Created by American beauty veteran Dineh Mohajer – also the brains behind cult Nineties brand Hard Candy – Smith & Cult is a major player in the non-toxic market. There are 35 shades in its 8-free range, which is also vegan and gluten-free. The brush is medium-to-thick and we found polish glided on evenly. One coat would be enough if you’re short on time, but we’d advise a couple of thin coats. Drying time was 10 to 15 minutes for a glossy manicure that lasted a week without chipping. The quality here makes up for the high price tag and the glass packaging with a shiny gold lid means it looks good on a dressing table too. Our pick from the range is Exit the Void, a highly-pigmented, spring-like periwinkle shade.
Kure Bazaar, 10ml: £15, Love Lula
Non-toxic count: 10-free
Our favourite shade: Catwalk
Hailing from France, Kure Bazaar is a fashion editor’s favourite; it was Peter Pilotto’s nail polish of choice at its latest LFW show. There is a 70-strong colour range made from 85 per cent natural ingredients, including wood pulp, wheat, cotton, potatoes and corn, rather than the familiar chemical nasties. For example, cotton replaces the traditional chemical polymers such as resin, creating the hard, shiny surface of polish. The latest colours are vegan, 90 per cent natural and 10-free formulas. Kure also claims to be the first range to remove benzophenone -1 and -3, the toxic chemical used to prevent colour fading. Catwalk is a metallic purple that only needed two thin coats to look immaculate. The brush is quite thin, making it good for edges but it requires more strokes to paint the nail than some. It dries in 15 minutes however, and lasted just over five days before a chip appeared on our tester’s forefinger.
Margaret Dabbs, 9ml: £14, Margaret Dabbs
Non-toxic count: 3-free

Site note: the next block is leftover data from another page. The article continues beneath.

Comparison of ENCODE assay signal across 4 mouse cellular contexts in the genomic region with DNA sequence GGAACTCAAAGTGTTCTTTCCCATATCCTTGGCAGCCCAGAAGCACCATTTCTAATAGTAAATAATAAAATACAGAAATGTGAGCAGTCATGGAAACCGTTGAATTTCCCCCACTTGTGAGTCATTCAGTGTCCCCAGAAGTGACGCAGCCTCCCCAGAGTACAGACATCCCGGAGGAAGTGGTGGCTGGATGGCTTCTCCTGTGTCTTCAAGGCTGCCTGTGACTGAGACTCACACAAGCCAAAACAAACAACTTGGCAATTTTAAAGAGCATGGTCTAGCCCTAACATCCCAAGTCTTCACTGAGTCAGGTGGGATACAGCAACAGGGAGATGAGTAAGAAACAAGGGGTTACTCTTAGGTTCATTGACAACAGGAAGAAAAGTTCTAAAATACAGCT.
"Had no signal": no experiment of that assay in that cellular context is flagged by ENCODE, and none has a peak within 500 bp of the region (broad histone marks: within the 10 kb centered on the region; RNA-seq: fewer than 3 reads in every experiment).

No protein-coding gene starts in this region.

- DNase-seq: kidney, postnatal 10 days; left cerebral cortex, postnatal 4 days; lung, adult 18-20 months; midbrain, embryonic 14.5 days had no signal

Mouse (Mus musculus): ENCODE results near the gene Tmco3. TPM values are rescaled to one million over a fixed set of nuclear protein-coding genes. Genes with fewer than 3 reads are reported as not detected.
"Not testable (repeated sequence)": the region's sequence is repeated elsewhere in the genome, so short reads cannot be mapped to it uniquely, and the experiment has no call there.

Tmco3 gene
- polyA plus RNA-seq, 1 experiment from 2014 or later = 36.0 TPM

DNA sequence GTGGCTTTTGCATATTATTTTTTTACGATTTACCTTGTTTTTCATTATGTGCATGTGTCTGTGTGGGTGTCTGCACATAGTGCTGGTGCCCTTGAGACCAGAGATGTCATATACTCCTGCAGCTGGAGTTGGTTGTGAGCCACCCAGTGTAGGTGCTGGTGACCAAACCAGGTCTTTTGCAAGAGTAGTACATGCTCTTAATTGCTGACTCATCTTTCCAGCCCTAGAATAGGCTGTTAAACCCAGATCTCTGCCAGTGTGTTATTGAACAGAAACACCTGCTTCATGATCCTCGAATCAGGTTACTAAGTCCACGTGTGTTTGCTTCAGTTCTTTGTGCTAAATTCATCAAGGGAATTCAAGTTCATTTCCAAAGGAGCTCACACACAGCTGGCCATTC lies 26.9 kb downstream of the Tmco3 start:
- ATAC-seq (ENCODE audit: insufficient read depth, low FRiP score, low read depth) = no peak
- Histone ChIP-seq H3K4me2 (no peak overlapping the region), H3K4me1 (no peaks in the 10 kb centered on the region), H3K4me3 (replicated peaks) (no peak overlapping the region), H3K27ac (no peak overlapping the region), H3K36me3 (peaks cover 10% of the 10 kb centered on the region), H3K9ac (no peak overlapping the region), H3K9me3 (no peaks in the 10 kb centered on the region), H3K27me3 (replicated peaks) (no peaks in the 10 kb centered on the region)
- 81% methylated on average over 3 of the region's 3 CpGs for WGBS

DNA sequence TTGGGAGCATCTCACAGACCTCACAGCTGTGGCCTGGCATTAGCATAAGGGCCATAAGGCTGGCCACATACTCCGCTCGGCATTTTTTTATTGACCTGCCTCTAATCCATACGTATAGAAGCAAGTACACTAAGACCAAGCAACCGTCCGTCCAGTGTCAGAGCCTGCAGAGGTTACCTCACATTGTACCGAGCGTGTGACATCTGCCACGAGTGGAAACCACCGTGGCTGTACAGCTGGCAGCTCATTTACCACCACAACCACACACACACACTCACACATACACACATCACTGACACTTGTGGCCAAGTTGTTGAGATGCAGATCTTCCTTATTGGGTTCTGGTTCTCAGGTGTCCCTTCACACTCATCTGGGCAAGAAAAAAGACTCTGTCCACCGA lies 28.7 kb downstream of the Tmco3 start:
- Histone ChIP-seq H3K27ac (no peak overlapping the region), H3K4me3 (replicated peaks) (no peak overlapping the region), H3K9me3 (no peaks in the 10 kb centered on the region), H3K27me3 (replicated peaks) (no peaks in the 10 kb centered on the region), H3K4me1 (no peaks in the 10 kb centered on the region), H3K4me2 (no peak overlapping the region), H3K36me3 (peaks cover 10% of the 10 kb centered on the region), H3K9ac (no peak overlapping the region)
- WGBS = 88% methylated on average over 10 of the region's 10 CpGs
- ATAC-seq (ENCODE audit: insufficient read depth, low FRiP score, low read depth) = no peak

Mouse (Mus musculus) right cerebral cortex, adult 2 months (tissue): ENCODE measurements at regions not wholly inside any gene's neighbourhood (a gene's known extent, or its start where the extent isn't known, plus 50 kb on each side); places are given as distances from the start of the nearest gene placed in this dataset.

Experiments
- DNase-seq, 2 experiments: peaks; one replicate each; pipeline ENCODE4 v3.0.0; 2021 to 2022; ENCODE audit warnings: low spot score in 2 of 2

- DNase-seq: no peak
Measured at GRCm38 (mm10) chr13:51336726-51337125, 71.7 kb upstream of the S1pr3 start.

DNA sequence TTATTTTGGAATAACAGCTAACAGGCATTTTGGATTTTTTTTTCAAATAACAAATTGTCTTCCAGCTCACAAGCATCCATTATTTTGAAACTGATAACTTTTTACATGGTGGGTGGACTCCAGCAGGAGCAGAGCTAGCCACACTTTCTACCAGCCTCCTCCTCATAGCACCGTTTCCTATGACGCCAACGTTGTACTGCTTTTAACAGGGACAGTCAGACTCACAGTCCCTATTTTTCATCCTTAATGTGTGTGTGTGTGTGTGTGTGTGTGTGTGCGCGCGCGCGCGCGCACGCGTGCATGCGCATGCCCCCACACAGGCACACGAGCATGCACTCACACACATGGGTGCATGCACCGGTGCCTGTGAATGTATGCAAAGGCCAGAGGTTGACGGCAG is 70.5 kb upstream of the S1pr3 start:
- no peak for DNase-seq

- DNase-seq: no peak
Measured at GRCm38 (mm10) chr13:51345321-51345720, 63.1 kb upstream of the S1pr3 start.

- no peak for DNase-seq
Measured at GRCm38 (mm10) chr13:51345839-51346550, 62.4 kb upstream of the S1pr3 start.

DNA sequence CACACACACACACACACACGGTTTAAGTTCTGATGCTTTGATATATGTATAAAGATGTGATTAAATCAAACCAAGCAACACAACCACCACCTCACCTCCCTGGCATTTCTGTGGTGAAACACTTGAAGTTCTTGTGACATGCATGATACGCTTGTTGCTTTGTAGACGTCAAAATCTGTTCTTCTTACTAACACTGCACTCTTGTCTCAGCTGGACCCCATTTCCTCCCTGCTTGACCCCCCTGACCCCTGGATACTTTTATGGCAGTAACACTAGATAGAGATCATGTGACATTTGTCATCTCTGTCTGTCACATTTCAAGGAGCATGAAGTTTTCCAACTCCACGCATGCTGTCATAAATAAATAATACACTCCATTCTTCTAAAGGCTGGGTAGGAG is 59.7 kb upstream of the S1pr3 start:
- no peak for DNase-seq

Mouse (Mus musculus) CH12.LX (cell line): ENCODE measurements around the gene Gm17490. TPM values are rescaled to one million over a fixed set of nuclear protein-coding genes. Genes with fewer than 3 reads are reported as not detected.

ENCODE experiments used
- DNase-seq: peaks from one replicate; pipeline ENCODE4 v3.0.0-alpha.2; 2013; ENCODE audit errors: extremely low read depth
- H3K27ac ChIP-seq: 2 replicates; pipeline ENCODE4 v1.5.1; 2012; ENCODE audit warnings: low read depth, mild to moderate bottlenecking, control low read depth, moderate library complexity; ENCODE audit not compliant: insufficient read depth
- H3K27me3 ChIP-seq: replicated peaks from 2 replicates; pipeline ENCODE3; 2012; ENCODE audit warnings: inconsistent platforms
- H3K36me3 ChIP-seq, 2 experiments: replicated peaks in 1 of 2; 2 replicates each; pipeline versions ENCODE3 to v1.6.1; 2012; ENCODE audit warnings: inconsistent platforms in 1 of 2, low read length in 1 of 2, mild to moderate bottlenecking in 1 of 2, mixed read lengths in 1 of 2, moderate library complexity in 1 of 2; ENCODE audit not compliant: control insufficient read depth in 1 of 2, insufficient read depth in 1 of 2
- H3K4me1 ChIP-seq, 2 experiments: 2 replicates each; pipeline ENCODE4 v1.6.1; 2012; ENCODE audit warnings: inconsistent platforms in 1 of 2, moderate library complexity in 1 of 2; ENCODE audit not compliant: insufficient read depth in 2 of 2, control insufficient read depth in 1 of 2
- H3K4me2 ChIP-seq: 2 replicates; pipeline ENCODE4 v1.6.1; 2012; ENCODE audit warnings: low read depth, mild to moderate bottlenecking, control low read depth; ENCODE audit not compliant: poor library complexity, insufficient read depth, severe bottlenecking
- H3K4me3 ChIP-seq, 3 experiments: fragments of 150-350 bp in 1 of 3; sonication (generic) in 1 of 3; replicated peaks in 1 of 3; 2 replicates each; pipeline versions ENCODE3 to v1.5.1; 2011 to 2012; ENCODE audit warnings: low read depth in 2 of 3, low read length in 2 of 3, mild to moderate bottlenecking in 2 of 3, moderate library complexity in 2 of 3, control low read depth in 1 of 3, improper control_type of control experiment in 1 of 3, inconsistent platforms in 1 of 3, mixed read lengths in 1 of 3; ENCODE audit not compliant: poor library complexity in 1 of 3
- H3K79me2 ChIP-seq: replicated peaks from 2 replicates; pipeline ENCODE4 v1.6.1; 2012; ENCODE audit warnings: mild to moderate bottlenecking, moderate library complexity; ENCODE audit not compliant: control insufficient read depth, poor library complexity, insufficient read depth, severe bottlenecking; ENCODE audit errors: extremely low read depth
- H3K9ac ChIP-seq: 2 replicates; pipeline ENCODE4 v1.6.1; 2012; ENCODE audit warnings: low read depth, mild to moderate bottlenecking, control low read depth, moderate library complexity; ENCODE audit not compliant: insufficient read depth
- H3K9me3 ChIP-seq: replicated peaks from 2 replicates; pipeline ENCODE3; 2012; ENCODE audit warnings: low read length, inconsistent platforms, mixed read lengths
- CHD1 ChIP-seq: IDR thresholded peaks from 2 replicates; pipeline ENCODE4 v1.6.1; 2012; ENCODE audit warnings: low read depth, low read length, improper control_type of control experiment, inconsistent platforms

Our favourite shade: Black Rose
Celebrated podiatrist Margaret Dabbs has a large 3-free nail polish range. As well as being formulated without the toxic trio – formaldehyde, toluene and DBP – it also contains vitamin E for nail strength and wild rose extract to prevent infection. The polish needs two thick coats with its medium-thickness brush and lasted three days looking vibrant and chip-free before it began to chip. Our nails painted with Black Rose, a deep mahogany, dried in 15 minutes. The only disappointment was the absence of a promised wild rose scent.
Nailberry, 15ml: £14.50, Look Fantastic
Non-toxic count: 12-free
Our favourite shade: Maliblue
Starting out as a Chelsea nail bar, Nailberry now has 57 shades in its collection, all of which are 12-free (eliminating alcohol and animal derivatives alongside the main list of chemicals), making this brand the most toxin-free on the list. It is also vegan, gluten-free and certified halal. Nailberry recently launched its summer-ready LA Heat collection. Our pick is Maliblue, a stunning electric blue polish, which just needs a base and top coat to give it full coverage. These bottles contain the thickest, flattest brushes in the list, which can spread varnish in as little as two strokes. Our nails dried in 15 minutes and stayed chip-free for five days. The formula also includes UV filters to stop the colour fading in the sunlight, and although the polish wasn’t tested in a tropical climate, we didn’t notice any fade in sunny European spring weather.
Butter London Patent Shine 10X Nail Lacquer, 11ml: from £12, Feel Unique
Non-toxic count: 8-free: formaldehyde, formaldehyde resin, DBP, toluene, camphor, ethyl tosylamide, xylene, TPHP
Our favourite shade: Steady On
British brand Butter London started out with 3-free nail varnishes. Today it’s an 8-free formula, with bamboo extract to encourage healthier nails. There are 47 highly pigmented shades to choose from. Finding a light pink or nude that delivers maximum coverage and shine is a challenge, but Steady On looks fantastic after just one coat of polish that dries in 15 minutes. The short, thick, flat brush helps to create a clean and even coverage and the finish looks almost gel-like. Butter claims it’s chip-resistant and this stayed in place for six days before signs of wear (chipping and gloss-fading) started to appear.
Zoya, 15ml: £11, Holland & Barrett
Non-toxic count: 5-free: formaldehyde, formaldehyde resin, toluene, camphor, DBP
Our favourite shade: Jana